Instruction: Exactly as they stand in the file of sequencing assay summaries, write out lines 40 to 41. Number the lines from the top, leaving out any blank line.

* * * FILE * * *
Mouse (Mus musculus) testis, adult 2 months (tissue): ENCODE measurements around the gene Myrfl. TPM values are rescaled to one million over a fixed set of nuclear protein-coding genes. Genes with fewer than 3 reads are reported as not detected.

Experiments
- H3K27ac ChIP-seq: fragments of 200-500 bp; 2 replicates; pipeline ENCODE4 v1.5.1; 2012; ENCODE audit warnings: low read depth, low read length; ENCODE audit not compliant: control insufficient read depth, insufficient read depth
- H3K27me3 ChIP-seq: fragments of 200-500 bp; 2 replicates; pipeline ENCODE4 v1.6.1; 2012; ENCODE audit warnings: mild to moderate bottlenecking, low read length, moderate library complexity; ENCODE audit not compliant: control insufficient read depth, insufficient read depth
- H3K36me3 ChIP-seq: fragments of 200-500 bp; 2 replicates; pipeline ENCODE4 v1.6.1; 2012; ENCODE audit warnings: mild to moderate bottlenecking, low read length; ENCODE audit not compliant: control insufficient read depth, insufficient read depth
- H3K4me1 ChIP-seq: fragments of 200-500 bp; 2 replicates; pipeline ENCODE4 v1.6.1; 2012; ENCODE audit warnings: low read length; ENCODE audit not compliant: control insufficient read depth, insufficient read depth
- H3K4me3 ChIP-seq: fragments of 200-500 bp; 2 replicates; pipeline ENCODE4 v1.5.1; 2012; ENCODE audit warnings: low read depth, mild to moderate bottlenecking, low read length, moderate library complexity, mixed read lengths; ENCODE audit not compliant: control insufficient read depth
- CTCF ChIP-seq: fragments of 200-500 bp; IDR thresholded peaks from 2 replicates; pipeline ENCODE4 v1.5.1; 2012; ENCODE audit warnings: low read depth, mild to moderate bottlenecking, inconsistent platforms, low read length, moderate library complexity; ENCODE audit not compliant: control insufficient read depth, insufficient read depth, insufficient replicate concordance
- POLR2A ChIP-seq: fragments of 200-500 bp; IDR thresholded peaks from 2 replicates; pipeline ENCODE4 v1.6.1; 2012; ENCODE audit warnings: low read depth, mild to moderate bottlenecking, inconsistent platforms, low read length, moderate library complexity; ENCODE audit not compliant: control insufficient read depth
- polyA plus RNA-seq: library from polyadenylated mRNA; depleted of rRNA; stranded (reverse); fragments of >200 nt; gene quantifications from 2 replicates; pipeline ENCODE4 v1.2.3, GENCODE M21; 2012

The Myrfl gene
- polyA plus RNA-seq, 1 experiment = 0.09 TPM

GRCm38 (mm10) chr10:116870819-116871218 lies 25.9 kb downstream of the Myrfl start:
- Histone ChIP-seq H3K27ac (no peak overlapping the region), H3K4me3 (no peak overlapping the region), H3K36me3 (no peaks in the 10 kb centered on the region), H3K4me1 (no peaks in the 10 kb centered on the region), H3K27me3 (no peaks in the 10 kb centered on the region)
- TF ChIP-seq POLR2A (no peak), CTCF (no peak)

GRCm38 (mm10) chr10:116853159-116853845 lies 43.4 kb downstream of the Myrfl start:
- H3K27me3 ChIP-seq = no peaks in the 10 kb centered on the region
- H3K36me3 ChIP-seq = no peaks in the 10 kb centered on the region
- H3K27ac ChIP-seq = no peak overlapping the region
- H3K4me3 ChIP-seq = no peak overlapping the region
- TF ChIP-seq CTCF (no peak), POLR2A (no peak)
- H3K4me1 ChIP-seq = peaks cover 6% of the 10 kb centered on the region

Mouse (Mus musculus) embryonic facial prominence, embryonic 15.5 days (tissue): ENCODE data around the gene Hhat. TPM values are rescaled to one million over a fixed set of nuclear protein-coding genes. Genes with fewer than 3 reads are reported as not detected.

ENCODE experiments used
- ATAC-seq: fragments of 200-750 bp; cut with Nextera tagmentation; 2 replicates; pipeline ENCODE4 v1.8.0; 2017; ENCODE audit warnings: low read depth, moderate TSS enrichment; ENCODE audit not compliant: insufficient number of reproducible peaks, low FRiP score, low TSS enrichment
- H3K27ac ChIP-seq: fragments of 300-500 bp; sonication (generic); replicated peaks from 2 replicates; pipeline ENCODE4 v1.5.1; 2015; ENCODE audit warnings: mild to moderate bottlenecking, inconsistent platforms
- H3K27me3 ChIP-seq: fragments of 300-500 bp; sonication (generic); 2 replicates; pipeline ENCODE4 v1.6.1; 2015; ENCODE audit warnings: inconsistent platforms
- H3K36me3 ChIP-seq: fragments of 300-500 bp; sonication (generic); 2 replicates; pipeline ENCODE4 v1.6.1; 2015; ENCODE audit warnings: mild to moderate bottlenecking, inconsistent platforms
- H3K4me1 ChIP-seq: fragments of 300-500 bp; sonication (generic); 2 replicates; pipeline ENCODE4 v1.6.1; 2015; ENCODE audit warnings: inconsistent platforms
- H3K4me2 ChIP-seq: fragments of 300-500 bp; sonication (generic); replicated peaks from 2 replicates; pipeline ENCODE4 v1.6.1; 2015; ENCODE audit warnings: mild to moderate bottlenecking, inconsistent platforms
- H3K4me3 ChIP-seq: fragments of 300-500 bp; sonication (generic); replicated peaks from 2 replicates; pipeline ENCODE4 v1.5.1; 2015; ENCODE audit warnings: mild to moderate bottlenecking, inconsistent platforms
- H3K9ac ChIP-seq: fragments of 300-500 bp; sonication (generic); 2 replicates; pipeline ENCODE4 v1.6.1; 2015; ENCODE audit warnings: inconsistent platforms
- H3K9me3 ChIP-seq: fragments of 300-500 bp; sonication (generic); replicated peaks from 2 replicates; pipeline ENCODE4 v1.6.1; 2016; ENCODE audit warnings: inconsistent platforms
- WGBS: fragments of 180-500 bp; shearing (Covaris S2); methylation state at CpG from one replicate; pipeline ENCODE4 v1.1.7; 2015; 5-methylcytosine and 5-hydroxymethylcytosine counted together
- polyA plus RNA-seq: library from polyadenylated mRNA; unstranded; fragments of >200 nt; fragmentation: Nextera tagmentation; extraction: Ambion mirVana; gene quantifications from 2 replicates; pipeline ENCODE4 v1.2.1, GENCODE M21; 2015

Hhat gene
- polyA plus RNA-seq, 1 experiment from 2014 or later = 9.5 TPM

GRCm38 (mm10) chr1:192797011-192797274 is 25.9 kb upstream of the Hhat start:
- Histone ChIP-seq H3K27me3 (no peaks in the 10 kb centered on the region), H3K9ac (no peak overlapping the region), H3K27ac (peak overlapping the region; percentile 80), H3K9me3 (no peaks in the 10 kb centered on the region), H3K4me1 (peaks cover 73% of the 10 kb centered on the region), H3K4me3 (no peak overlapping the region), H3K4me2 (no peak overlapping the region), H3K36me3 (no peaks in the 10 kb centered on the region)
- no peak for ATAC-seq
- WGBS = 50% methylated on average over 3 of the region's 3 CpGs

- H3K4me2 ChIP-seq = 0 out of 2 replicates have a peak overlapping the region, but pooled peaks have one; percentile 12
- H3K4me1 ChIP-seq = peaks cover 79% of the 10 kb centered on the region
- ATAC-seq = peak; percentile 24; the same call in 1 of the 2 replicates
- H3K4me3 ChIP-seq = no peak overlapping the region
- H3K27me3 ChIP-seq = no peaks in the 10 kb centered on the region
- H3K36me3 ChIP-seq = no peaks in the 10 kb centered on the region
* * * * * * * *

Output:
- no peak for ATAC-seq
- WGBS = 50% methylated on average over 3 of the region's 3 CpGs